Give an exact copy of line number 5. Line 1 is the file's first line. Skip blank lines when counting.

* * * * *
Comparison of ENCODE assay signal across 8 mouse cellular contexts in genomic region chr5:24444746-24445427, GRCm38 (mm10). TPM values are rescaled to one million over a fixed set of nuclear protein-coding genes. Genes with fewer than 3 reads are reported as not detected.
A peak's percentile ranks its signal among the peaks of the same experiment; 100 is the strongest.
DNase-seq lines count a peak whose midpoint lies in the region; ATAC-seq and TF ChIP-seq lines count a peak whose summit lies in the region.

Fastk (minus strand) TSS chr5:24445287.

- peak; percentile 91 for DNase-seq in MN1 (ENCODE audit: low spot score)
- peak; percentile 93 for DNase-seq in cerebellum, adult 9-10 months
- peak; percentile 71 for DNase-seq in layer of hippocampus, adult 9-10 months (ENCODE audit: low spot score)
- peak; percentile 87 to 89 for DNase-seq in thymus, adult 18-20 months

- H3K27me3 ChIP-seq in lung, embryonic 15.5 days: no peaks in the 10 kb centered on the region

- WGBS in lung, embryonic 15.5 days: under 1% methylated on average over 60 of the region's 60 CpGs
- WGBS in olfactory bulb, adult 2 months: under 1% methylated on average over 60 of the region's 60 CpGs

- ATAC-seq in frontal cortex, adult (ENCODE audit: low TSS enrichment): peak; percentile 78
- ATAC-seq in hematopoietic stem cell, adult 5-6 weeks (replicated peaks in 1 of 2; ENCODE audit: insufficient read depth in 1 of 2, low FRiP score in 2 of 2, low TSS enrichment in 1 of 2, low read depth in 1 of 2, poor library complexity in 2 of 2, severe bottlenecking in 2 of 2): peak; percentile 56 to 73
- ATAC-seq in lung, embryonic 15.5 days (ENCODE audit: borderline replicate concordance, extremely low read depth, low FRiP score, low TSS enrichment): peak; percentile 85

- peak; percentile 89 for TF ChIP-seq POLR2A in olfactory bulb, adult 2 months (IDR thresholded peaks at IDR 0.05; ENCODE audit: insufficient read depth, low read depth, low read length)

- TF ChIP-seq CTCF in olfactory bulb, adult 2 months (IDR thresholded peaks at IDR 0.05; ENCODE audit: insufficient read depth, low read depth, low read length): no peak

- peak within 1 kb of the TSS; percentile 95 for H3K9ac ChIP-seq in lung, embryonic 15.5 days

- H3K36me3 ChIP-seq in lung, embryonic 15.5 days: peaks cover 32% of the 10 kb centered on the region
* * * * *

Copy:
- peak; percentile 91 for DNase-seq in MN1 (ENCODE audit: low spot score)